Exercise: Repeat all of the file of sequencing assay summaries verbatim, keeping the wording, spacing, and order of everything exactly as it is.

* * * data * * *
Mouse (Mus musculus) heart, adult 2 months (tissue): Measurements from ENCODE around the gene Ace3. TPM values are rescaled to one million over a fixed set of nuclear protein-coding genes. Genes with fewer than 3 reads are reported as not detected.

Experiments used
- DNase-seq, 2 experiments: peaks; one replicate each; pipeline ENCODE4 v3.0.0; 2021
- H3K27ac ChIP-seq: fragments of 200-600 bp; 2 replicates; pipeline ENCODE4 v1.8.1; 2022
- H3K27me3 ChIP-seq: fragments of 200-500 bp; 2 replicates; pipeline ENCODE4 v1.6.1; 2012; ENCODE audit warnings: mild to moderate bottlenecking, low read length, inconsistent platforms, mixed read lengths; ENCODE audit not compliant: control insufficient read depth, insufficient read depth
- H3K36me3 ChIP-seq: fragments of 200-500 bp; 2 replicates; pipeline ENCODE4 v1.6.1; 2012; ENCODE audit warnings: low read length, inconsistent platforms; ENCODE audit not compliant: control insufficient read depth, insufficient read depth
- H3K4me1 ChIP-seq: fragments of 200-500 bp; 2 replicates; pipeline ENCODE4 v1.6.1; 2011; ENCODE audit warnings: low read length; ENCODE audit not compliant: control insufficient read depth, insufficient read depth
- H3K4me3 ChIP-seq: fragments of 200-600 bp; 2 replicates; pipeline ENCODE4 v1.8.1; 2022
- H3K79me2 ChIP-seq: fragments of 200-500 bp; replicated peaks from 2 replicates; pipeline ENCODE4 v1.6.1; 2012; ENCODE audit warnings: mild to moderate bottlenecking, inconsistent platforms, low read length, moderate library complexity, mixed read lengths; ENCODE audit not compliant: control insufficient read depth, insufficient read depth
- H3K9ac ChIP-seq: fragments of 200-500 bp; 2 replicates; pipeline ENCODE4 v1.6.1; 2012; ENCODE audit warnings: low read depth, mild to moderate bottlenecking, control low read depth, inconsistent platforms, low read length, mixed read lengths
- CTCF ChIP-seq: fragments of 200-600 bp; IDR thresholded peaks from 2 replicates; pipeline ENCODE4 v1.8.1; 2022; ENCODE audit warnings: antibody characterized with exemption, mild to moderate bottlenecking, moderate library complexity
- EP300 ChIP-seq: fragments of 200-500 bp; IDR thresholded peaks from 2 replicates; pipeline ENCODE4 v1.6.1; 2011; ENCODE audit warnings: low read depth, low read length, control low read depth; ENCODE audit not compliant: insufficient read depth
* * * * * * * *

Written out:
Mouse (Mus musculus) heart, adult 2 months (tissue): Measurements from ENCODE around the gene Ace3. TPM values are rescaled to one million over a fixed set of nuclear protein-coding genes. Genes with fewer than 3 reads are reported as not detected.

Experiments used
- DNase-seq, 2 experiments: peaks; one replicate each; pipeline ENCODE4 v3.0.0; 2021
- H3K27ac ChIP-seq: fragments of 200-600 bp; 2 replicates; pipeline ENCODE4 v1.8.1; 2022
- H3K27me3 ChIP-seq: fragments of 200-500 bp; 2 replicates; pipeline ENCODE4 v1.6.1; 2012; ENCODE audit warnings: mild to moderate bottlenecking, low read length, inconsistent platforms, mixed read lengths; ENCODE audit not compliant: control insufficient read depth, insufficient read depth
- H3K36me3 ChIP-seq: fragments of 200-500 bp; 2 replicates; pipeline ENCODE4 v1.6.1; 2012; ENCODE audit warnings: low read length, inconsistent platforms; ENCODE audit not compliant: control insufficient read depth, insufficient read depth
- H3K4me1 ChIP-seq: fragments of 200-500 bp; 2 replicates; pipeline ENCODE4 v1.6.1; 2011; ENCODE audit warnings: low read length; ENCODE audit not compliant: control insufficient read depth, insufficient read depth
- H3K4me3 ChIP-seq: fragments of 200-600 bp; 2 replicates; pipeline ENCODE4 v1.8.1; 2022
- H3K79me2 ChIP-seq: fragments of 200-500 bp; replicated peaks from 2 replicates; pipeline ENCODE4 v1.6.1; 2012; ENCODE audit warnings: mild to moderate bottlenecking, inconsistent platforms, low read length, moderate library complexity, mixed read lengths; ENCODE audit not compliant: control insufficient read depth, insufficient read depth
- H3K9ac ChIP-seq: fragments of 200-500 bp; 2 replicates; pipeline ENCODE4 v1.6.1; 2012; ENCODE audit warnings: low read depth, mild to moderate bottlenecking, control low read depth, inconsistent platforms, low read length, mixed read lengths
- CTCF ChIP-seq: fragments of 200-600 bp; IDR thresholded peaks from 2 replicates; pipeline ENCODE4 v1.8.1; 2022; ENCODE audit warnings: antibody characterized with exemption, mild to moderate bottlenecking, moderate library complexity
- EP300 ChIP-seq: fragments of 200-500 bp; IDR thresholded peaks from 2 replicates; pipeline ENCODE4 v1.6.1; 2011; ENCODE audit warnings: low read depth, low read length, control low read depth; ENCODE audit not compliant: insufficient read depth